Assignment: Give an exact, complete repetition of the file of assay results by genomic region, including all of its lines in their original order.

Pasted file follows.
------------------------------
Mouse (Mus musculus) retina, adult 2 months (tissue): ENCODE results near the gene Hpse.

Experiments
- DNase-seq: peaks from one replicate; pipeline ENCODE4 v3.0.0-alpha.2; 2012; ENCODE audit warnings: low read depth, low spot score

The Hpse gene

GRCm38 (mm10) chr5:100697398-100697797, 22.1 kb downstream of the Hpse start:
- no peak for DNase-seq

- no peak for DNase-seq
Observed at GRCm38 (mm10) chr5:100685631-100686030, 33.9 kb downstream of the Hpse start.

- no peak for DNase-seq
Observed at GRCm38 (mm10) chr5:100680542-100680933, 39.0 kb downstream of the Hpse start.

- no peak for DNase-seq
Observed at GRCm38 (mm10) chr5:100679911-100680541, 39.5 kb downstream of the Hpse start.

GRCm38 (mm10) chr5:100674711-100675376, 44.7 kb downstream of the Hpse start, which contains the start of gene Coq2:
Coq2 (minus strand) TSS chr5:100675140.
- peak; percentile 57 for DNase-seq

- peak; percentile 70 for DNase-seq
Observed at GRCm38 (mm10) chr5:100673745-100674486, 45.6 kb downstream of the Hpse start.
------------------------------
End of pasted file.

Mouse (Mus musculus) retina, adult 2 months (tissue): ENCODE results near the gene Hpse.

Experiments
- DNase-seq: peaks from one replicate; pipeline ENCODE4 v3.0.0-alpha.2; 2012; ENCODE audit warnings: low read depth, low spot score

The Hpse gene

GRCm38 (mm10) chr5:100697398-100697797, 22.1 kb downstream of the Hpse start:
- no peak for DNase-seq

- no peak for DNase-seq
Observed at GRCm38 (mm10) chr5:100685631-100686030, 33.9 kb downstream of the Hpse start.

- no peak for DNase-seq
Observed at GRCm38 (mm10) chr5:100680542-100680933, 39.0 kb downstream of the Hpse start.

- no peak for DNase-seq
Observed at GRCm38 (mm10) chr5:100679911-100680541, 39.5 kb downstream of the Hpse start.

GRCm38 (mm10) chr5:100674711-100675376, 44.7 kb downstream of the Hpse start, which contains the start of gene Coq2:
Coq2 (minus strand) TSS chr5:100675140.
- peak; percentile 57 for DNase-seq

- peak; percentile 70 for DNase-seq
Observed at GRCm38 (mm10) chr5:100673745-100674486, 45.6 kb downstream of the Hpse start.